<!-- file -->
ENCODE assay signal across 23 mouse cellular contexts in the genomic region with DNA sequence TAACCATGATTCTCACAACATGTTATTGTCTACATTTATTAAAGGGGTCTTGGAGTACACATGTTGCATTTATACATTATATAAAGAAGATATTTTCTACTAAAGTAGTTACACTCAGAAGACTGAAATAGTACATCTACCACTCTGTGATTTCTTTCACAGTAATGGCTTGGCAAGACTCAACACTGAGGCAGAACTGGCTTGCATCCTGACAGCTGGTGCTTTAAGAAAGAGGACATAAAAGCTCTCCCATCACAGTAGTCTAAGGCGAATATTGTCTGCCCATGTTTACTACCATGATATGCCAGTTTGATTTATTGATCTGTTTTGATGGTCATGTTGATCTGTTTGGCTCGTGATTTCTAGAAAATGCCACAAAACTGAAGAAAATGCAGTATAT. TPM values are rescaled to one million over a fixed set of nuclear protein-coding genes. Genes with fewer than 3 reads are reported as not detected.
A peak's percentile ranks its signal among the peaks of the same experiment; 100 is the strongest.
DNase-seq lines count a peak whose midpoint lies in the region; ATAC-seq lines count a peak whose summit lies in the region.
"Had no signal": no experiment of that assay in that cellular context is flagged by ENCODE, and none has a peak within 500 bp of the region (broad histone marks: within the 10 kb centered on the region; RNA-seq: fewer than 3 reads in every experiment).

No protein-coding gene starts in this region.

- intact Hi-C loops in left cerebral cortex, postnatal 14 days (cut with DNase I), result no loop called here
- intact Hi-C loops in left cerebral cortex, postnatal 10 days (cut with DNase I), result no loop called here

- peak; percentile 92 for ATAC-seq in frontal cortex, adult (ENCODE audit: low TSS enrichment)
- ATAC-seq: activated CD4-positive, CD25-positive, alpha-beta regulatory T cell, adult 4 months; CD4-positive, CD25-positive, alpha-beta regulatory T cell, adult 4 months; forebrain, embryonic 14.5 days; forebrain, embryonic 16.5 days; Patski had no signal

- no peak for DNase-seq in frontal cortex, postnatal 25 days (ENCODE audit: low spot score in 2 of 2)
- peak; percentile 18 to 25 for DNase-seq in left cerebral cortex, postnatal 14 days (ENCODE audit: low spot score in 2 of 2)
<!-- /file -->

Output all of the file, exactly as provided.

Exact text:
ENCODE assay signal across 23 mouse cellular contexts in the genomic region with DNA sequence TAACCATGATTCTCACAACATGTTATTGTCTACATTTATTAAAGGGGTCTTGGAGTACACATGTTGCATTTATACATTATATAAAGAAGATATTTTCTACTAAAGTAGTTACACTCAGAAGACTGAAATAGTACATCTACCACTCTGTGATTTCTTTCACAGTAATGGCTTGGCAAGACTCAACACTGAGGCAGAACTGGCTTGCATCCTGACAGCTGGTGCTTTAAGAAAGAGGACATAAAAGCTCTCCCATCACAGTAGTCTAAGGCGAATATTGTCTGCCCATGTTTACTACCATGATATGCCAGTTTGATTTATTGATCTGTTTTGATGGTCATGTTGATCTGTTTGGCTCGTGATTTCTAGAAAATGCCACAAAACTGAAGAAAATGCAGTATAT. TPM values are rescaled to one million over a fixed set of nuclear protein-coding genes. Genes with fewer than 3 reads are reported as not detected.
A peak's percentile ranks its signal among the peaks of the same experiment; 100 is the strongest.
DNase-seq lines count a peak whose midpoint lies in the region; ATAC-seq lines count a peak whose summit lies in the region.
"Had no signal": no experiment of that assay in that cellular context is flagged by ENCODE, and none has a peak within 500 bp of the region (broad histone marks: within the 10 kb centered on the region; RNA-seq: fewer than 3 reads in every experiment).

No protein-coding gene starts in this region.

- intact Hi-C loops in left cerebral cortex, postnatal 14 days (cut with DNase I), result no loop called here
- intact Hi-C loops in left cerebral cortex, postnatal 10 days (cut with DNase I), result no loop called here

- peak; percentile 92 for ATAC-seq in frontal cortex, adult (ENCODE audit: low TSS enrichment)
- ATAC-seq: activated CD4-positive, CD25-positive, alpha-beta regulatory T cell, adult 4 months; CD4-positive, CD25-positive, alpha-beta regulatory T cell, adult 4 months; forebrain, embryonic 14.5 days; forebrain, embryonic 16.5 days; Patski had no signal

- no peak for DNase-seq in frontal cortex, postnatal 25 days (ENCODE audit: low spot score in 2 of 2)
- peak; percentile 18 to 25 for DNase-seq in left cerebral cortex, postnatal 14 days (ENCODE audit: low spot score in 2 of 2)